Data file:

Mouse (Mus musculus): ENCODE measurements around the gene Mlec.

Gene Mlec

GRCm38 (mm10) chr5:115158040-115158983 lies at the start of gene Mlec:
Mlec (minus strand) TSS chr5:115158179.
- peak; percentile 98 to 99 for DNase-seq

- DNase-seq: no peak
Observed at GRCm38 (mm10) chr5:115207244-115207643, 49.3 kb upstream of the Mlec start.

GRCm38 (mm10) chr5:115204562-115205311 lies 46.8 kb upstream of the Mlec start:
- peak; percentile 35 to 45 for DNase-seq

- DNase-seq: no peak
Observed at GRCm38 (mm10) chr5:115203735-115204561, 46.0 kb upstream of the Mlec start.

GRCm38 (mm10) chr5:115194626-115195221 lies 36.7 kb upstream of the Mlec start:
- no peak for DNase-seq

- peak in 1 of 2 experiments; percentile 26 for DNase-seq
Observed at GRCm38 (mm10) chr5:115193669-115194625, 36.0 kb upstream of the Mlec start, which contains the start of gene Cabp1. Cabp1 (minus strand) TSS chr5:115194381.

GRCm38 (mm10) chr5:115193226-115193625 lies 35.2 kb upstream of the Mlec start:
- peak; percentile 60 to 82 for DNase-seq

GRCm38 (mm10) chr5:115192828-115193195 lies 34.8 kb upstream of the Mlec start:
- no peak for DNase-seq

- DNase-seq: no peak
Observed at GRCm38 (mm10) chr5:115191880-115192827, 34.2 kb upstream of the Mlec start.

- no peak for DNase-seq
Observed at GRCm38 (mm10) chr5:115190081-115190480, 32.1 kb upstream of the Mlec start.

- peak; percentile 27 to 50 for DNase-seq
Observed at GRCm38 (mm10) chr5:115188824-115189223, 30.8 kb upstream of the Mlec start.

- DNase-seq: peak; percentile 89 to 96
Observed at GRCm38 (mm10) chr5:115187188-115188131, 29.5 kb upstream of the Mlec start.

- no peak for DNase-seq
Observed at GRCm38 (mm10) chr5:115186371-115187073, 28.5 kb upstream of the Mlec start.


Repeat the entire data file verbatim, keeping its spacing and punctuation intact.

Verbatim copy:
Mouse (Mus musculus): ENCODE measurements around the gene Mlec.

Gene Mlec

GRCm38 (mm10) chr5:115158040-115158983 lies at the start of gene Mlec:
Mlec (minus strand) TSS chr5:115158179.
- peak; percentile 98 to 99 for DNase-seq

- DNase-seq: no peak
Observed at GRCm38 (mm10) chr5:115207244-115207643, 49.3 kb upstream of the Mlec start.

GRCm38 (mm10) chr5:115204562-115205311 lies 46.8 kb upstream of the Mlec start:
- peak; percentile 35 to 45 for DNase-seq

- DNase-seq: no peak
Observed at GRCm38 (mm10) chr5:115203735-115204561, 46.0 kb upstream of the Mlec start.

GRCm38 (mm10) chr5:115194626-115195221 lies 36.7 kb upstream of the Mlec start:
- no peak for DNase-seq

- peak in 1 of 2 experiments; percentile 26 for DNase-seq
Observed at GRCm38 (mm10) chr5:115193669-115194625, 36.0 kb upstream of the Mlec start, which contains the start of gene Cabp1. Cabp1 (minus strand) TSS chr5:115194381.

GRCm38 (mm10) chr5:115193226-115193625 lies 35.2 kb upstream of the Mlec start:
- peak; percentile 60 to 82 for DNase-seq

GRCm38 (mm10) chr5:115192828-115193195 lies 34.8 kb upstream of the Mlec start:
- no peak for DNase-seq

- DNase-seq: no peak
Observed at GRCm38 (mm10) chr5:115191880-115192827, 34.2 kb upstream of the Mlec start.

- no peak for DNase-seq
Observed at GRCm38 (mm10) chr5:115190081-115190480, 32.1 kb upstream of the Mlec start.

- peak; percentile 27 to 50 for DNase-seq
Observed at GRCm38 (mm10) chr5:115188824-115189223, 30.8 kb upstream of the Mlec start.

- DNase-seq: peak; percentile 89 to 96
Observed at GRCm38 (mm10) chr5:115187188-115188131, 29.5 kb upstream of the Mlec start.

- no peak for DNase-seq
Observed at GRCm38 (mm10) chr5:115186371-115187073, 28.5 kb upstream of the Mlec start.